From time to time in literature, direct references are made to money. It might be a sesterce or a half-a-crown, a dinar or a livre. Having a sense of the value of these foreign amounts has always been difficult. For this reason, old Greek and Latin textbooks would translate the amounts into modern dollar equivalents. So we might learn that Cicero bought a house for the sum of three thousand dollars (in 1845 money), which at one point communicated something; but now it simply does not. The note gets outdated just as the original reference it attempts to explain.
There is no perfect answer to this problem, but there is a satisfactory one. All monetary amounts should be expressed, in academic notes, with reference to their value in gold. Of course vast amounts of gold have been discovered since the ancient days, which might indicate a cheapening of gold’s value, but it appears to have been offset by gains in the demand for gold created by a much larger population. The value of gold fluctuates, of course, like all commodities; but its long-term value is more stable than almost any other. The result is that a bag of gold, which was worth a tremendous amount two thousand or a thousand years ago, is still worth a tremendous amount now.
Calculating monetary figures back to a gold standard would provide a relatively stable way of describing and comparing value across time.
Let us take, for example, Mr. Darcy. He has £10,000 per annum. We know that this is fabulous wealth; but just how wealthy is he? In 2010 it is two dollars for every pound, but we know he makes a lot more than $20,000 a year.
I have done rough calculations, not having precise figures before me, but let us test our conclusions just for method: in 1816 the British government standardized the gold value of their coinage. This is a bit late for Mr. Darcy, but the 1816 values must have been close to Mr. Darcy’s, and they are delightfully easy to ascertain. At that time a sovereign, the one-pound coin of England, was pegged at 113 grains of gold, just shy of ¼ ounce (which is 120 grains). In terms of bullion coin, it would be called a quarter-ounce. But let us stick with the numbers we have. The value of gold in 2010 dollars is approximately $1150 to the ounce, or $2.40 per grain. A sovereign’s 113 grains, then, comes out to $271. £10,000 per annum becomes 10,000 x 271 = $2,710,000 per year. This seems about right. Mr. Darcy has somewhere around the yearly income of your average major league baseball player; which is all the more impressive, because he does not have to work for it and is merely drawing the profit off of a much larger capital sum. And $2.7 million per year definitely sounds like enough for Mrs. Bennett to be very impressed, and for Mr. Darcy to be profoundly untroubled by financial concerns. He probably would not be comfortable giving Mr. Wickham and Lydia Bennett a lifetime pension (a lifetime pension! imagine being able to offer that – and to in-laws you don’t even like!) without investment income of this order of magnitude.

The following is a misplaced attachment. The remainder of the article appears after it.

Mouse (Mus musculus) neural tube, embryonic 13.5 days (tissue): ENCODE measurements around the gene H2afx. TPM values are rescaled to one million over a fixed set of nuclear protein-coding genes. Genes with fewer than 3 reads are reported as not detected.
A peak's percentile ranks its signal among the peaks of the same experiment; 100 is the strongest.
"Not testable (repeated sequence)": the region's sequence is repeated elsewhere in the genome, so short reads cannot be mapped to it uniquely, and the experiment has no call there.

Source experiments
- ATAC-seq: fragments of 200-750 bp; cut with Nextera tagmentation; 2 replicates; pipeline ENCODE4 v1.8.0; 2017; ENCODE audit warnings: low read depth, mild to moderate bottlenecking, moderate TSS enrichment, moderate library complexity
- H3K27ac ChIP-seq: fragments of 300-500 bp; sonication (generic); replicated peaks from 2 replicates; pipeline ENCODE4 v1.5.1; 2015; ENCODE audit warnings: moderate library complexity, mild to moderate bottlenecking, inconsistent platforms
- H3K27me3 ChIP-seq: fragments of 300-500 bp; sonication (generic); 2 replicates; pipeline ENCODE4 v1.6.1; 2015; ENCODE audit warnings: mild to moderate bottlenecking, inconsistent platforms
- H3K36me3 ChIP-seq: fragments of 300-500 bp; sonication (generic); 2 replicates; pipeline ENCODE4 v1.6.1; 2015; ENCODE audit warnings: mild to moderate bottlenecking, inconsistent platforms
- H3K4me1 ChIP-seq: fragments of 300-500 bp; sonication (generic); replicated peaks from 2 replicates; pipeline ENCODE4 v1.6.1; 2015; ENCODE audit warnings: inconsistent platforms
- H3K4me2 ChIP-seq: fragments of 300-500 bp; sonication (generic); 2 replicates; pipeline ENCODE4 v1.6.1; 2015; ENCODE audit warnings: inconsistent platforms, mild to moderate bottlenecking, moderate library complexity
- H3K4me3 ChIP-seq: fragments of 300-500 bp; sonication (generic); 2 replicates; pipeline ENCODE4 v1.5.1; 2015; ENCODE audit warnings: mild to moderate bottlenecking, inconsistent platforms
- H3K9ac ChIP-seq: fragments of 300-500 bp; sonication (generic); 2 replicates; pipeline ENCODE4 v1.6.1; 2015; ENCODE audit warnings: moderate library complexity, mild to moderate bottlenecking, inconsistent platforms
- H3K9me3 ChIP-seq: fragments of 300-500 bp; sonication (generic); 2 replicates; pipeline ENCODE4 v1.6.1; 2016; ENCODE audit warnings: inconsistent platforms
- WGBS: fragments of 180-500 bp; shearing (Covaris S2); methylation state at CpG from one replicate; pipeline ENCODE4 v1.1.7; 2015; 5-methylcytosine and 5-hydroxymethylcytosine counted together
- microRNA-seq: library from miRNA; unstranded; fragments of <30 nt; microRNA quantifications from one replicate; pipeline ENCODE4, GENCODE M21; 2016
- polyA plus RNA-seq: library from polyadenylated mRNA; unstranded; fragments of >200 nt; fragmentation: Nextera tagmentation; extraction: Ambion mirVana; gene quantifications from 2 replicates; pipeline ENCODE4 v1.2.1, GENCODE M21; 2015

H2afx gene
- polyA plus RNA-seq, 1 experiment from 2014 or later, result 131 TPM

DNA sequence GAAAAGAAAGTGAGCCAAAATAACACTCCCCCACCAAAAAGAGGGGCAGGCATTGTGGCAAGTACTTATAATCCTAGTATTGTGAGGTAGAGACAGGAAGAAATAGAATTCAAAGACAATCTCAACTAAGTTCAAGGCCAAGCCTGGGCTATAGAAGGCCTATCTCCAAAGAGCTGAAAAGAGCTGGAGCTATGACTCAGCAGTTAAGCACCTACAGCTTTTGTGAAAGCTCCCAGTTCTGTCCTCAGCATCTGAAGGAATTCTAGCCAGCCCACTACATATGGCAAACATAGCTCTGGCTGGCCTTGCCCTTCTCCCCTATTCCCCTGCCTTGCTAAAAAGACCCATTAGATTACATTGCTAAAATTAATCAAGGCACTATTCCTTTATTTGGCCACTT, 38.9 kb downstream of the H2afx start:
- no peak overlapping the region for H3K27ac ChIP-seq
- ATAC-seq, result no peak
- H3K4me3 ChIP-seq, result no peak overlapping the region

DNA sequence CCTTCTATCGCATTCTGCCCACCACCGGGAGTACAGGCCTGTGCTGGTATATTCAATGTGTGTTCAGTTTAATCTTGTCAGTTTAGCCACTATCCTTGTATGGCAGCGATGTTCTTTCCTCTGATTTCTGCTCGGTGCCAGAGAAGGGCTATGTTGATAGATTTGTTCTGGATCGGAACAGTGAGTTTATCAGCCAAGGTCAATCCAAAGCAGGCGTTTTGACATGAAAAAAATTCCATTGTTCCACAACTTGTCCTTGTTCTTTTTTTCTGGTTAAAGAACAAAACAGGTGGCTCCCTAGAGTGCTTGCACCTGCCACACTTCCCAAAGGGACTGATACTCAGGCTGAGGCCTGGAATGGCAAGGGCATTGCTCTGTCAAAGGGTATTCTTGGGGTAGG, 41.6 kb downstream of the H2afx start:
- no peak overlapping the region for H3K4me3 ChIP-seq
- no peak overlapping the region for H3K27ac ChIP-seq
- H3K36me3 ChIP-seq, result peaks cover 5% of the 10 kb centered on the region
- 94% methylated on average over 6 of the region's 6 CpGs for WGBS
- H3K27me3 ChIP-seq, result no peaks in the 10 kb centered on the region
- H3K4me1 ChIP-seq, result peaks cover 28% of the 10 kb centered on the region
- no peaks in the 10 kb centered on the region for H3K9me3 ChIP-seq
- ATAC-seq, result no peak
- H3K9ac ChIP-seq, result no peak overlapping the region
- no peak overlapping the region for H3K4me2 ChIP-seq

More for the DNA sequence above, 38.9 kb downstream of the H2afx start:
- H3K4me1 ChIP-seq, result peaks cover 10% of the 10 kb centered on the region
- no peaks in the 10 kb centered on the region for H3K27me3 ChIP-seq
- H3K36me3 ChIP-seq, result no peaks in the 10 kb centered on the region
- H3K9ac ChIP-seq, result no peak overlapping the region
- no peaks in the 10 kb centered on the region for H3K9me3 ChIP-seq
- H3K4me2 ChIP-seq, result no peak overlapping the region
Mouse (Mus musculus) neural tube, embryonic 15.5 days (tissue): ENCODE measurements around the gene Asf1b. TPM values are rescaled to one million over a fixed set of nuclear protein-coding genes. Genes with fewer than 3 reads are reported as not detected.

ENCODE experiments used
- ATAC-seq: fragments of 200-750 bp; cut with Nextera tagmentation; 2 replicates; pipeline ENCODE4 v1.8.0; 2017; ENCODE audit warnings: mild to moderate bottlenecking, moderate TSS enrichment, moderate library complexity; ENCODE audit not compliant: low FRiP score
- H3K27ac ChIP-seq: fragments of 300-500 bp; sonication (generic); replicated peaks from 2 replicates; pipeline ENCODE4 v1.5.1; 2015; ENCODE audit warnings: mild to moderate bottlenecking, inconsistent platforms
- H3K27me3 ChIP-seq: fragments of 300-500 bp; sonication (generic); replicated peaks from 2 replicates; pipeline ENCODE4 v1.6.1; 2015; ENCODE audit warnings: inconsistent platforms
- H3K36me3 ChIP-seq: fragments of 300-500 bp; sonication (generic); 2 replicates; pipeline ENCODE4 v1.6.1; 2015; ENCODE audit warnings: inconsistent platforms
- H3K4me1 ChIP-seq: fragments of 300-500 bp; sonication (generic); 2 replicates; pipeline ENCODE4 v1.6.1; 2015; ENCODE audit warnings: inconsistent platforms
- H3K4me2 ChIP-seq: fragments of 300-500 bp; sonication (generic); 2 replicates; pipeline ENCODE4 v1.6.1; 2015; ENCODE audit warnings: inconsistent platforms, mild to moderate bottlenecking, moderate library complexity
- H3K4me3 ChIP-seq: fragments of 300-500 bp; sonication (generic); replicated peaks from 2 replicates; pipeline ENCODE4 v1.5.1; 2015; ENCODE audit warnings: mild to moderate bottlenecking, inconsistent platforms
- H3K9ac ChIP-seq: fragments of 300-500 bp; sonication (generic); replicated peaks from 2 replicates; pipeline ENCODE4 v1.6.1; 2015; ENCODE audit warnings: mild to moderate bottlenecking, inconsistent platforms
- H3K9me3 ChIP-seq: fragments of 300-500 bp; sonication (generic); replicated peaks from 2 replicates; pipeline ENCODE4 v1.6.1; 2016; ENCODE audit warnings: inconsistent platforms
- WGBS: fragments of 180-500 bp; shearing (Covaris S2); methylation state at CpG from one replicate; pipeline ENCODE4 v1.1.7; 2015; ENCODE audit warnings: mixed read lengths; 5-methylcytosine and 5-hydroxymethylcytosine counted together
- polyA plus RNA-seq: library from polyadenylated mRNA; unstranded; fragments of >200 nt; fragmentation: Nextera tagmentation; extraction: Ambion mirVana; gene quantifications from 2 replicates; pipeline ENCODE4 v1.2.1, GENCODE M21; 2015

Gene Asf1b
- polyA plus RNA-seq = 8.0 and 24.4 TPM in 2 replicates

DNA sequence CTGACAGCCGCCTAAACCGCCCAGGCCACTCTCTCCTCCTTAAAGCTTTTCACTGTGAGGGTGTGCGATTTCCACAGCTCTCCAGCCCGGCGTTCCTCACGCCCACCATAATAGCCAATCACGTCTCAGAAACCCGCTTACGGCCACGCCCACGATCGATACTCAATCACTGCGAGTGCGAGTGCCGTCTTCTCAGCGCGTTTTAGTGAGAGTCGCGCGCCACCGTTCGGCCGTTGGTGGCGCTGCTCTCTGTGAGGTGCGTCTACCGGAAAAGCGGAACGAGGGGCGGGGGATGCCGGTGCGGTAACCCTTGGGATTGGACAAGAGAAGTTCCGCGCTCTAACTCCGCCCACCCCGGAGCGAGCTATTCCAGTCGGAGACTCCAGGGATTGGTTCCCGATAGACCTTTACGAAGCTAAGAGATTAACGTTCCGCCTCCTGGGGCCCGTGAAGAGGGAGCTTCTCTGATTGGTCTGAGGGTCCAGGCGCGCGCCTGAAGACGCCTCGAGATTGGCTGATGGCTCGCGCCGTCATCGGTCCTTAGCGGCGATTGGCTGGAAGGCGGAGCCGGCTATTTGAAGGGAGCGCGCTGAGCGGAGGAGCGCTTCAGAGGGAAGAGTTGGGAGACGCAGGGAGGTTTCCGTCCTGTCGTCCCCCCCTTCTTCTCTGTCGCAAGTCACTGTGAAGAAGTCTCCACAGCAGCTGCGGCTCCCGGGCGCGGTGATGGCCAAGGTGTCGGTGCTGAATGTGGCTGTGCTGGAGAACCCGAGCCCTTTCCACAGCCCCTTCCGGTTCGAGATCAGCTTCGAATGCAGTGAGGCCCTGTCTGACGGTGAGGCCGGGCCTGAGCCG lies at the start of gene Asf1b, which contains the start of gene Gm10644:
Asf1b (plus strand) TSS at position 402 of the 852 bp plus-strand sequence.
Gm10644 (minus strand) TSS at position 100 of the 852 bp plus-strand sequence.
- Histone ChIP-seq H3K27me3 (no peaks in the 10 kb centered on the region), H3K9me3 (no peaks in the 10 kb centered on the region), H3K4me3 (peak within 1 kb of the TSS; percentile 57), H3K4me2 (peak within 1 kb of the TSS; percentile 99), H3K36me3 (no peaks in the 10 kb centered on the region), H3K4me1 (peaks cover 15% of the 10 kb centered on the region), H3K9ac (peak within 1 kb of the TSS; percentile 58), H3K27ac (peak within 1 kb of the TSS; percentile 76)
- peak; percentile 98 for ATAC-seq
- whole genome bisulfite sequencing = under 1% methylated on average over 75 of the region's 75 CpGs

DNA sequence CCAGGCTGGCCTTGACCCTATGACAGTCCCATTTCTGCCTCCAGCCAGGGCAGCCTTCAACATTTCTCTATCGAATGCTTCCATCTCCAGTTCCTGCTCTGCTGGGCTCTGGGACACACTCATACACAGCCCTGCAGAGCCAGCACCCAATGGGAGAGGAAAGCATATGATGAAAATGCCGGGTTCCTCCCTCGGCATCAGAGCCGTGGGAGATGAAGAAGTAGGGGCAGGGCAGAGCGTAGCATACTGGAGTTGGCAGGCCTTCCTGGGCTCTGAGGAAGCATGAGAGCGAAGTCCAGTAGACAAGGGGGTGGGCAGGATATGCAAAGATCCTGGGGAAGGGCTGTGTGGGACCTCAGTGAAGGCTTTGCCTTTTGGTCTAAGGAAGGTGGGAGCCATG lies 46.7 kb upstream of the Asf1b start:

The above dollar calculations will be valueless in twenty years, and indeed would have looked very different even in the last presidential administration. What would be desired is scholars’ determination, and insertion into the notes, of the value of a grain of gold in the currency unit in question. Given this information, future teachers and students will be able to discuss, within reasonable limits of precision (no standard of comparison will be completely accurate), the monetary scale operating in a given work.
While economic values will still remain hard to translate across centuries and countries, this simple standard does seem to give a realistic sense of many financial amounts to be encountered in literature. A penny was 1/240th of a pound; hence more than a dollar of today’s money. Hence it was possible to live for a penny a day, or even a half-penny, amounts which seem absolutely ludicrous to us today when we read them. In global terms, a dollar a day is a fair definition of the poverty line, the kind of poverty that the Western nations no longer have, but used to. Similarly an income of £40 per year was definitely modest (not quite $11,000), but enough to manage in the only partially industrialized world of England, just as it would be enough today in most countries of the world.